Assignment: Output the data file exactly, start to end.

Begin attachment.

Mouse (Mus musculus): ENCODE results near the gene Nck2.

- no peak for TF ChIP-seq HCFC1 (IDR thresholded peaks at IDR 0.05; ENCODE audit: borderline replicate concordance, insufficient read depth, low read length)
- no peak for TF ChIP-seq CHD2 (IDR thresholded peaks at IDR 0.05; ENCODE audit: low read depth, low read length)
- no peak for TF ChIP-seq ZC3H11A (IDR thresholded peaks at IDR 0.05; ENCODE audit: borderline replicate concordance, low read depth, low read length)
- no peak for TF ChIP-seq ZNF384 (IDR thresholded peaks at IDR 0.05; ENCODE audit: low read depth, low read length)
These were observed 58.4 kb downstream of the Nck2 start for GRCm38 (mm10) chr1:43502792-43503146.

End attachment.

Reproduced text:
Mouse (Mus musculus): ENCODE results near the gene Nck2.

- no peak for TF ChIP-seq HCFC1 (IDR thresholded peaks at IDR 0.05; ENCODE audit: borderline replicate concordance, insufficient read depth, low read length)
- no peak for TF ChIP-seq CHD2 (IDR thresholded peaks at IDR 0.05; ENCODE audit: low read depth, low read length)
- no peak for TF ChIP-seq ZC3H11A (IDR thresholded peaks at IDR 0.05; ENCODE audit: borderline replicate concordance, low read depth, low read length)
- no peak for TF ChIP-seq ZNF384 (IDR thresholded peaks at IDR 0.05; ENCODE audit: low read depth, low read length)
These were observed 58.4 kb downstream of the Nck2 start for GRCm38 (mm10) chr1:43502792-43503146.